Why are all the best defenses of the administration in Attorneygate …

… not coming from the administration itself?

For example, over at NRO, Ed Whelan throws a tower full of ice-cold water on the Washington Post’s flaming hot story today about how media/nutroot darling and pLamegate special prosecutor Patrick Fitzgerald was among the attorneys ‘ranked’ during the DOJ’s process of deciding which attorneys should stay or go. Whelan wrote:

Consider the facts:

1. The reporters who wrote the story have known since a week ago—when the first batch of internal Administration documents was made available on the House Judiciary Committee’s website—that the Justice Department sent the White House a chart in March 2005 ranking all U.S. attorneys in one of three categories: (a) “Recommend retaining; strong U.S. Attorneys who have produced, managed well, and exhibited loyalty to the President and Attorney General”; (b) “Recommend removing; weak U.S. Attorneys who have been ineffectual managers and prosecutors, chafed against Administration initiatives, etc.”; and (c) “No recommendation; have not distinguished themselves either positively or negatively”. Thus, the fact touted in the headline—that Patrick J. Fitzgerald, the U.S. attorney from Chicago who doubled as the special counsel investigating the CIA leak investigation, was included in the chart—is hardly news.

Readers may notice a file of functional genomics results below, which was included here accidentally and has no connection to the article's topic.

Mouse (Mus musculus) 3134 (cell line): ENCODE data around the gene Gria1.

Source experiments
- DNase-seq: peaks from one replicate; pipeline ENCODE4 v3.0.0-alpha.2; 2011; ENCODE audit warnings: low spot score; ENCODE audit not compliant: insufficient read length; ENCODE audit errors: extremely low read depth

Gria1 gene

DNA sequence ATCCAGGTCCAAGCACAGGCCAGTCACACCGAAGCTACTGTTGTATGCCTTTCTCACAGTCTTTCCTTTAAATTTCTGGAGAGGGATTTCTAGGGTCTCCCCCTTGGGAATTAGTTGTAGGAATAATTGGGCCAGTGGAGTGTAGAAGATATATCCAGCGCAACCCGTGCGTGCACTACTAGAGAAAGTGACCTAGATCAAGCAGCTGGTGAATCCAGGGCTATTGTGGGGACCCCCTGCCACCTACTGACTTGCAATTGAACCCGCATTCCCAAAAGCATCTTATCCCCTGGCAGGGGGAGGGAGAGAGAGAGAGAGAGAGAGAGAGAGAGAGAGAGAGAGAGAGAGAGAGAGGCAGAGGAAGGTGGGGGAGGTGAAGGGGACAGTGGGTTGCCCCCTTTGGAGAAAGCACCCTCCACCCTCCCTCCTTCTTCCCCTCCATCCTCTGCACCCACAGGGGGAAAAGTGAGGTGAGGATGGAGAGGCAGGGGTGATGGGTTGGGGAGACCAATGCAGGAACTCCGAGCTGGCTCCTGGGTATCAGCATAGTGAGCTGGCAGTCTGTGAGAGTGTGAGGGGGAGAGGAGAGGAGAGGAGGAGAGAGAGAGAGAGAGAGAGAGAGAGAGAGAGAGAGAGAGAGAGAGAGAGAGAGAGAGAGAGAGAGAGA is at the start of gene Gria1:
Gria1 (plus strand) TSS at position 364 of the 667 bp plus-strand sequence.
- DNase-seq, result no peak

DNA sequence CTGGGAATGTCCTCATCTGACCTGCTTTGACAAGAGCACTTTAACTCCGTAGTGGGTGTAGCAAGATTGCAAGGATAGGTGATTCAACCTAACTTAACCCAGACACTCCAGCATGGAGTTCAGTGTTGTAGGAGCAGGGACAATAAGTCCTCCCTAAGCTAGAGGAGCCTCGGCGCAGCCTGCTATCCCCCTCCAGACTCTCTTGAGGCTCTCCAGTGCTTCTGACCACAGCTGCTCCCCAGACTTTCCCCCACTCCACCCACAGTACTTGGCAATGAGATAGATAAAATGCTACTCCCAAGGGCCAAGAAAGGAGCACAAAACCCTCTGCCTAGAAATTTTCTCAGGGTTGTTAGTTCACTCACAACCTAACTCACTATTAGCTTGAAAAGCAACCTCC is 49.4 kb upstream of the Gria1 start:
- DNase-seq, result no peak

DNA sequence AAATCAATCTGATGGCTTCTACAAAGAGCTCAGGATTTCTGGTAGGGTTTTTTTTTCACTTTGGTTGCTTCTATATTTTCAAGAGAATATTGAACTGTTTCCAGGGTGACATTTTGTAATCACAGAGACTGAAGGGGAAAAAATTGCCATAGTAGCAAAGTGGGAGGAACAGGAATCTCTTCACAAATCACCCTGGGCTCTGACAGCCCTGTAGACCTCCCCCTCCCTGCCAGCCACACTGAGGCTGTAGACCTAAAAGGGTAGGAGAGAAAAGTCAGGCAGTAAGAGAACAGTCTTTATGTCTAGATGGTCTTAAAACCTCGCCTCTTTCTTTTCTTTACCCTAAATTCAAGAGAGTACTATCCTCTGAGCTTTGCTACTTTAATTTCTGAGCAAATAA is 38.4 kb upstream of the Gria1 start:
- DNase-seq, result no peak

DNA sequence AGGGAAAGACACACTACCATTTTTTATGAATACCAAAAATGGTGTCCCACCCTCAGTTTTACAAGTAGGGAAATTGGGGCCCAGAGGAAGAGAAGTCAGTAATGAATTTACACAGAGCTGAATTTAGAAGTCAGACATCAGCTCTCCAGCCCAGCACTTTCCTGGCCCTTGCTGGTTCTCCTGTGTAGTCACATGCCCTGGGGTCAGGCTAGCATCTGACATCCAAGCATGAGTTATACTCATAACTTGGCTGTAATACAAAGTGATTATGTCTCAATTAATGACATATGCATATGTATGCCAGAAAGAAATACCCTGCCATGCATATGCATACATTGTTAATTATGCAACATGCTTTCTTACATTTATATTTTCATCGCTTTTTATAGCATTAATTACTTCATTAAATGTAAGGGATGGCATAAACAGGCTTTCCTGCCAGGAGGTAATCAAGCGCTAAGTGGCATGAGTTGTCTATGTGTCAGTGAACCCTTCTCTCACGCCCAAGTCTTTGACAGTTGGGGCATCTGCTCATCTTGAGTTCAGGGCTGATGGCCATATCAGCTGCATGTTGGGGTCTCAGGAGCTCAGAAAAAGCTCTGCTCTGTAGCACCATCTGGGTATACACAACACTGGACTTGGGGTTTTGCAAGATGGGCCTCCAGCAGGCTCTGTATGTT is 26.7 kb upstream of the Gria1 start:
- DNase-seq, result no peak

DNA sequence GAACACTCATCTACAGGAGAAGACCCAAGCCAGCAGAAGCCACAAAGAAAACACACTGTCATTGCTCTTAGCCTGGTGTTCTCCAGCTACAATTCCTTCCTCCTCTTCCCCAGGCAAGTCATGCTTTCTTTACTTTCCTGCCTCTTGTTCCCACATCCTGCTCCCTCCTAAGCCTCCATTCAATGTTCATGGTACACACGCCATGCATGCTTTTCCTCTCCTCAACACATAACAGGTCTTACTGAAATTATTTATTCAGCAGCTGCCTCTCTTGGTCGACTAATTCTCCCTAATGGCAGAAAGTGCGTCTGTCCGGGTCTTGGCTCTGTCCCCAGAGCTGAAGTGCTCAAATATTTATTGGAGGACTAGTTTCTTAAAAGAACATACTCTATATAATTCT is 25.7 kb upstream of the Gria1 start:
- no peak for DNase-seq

2. The first sentence of the article breathlessly relates that the chart listed Fitzgerald among those prosecutors who had “not distinguished themselves”. Somehow the reader isn’t informed until the 19th and 20th paragraphs—well below the fold on the continuation page of the story—that that ranking meant that the Justice Department was not recommending Fitzgerald’s removal (or not “at the time”, as the article tendentiously states the point).

3. The article defends its insinuation that Fitzgerald might have been targeted for removal by noting that two other U.S. attorneys who had received the same ranking as Fitzgerald at the time ended up being removed. But by that logic the reporters would have found it equally incriminating if Fitzgerald had received the highest rating of “Recommend retaining”, as two U.S. attorneys who received that rating at the time ended up being removed.

4. The reader is led to believe that the “No recommendation” ranking for Fitzgerald is implausible. In particular, the reporters quote former prosecutor Mary Jo White as stating that Fitzgerald is “probably the best prosecutor in the nation” and that his middling ranking “lacks total credibility” “casts doubt on the whole process” and is “kind of the icing on the cake.” By all accounts, Fitzgerald is a remarkably talented prosecutor. But what the reporters and White seem not to understand is that the ranking does not purport to be merely of prosecutorial skills. It also includes an assessment of the U.S. attorney’s fidelity to Administration enforcement initiatives. There is no reason to think that White is in any position to judge how Fitzgerald performed on that score.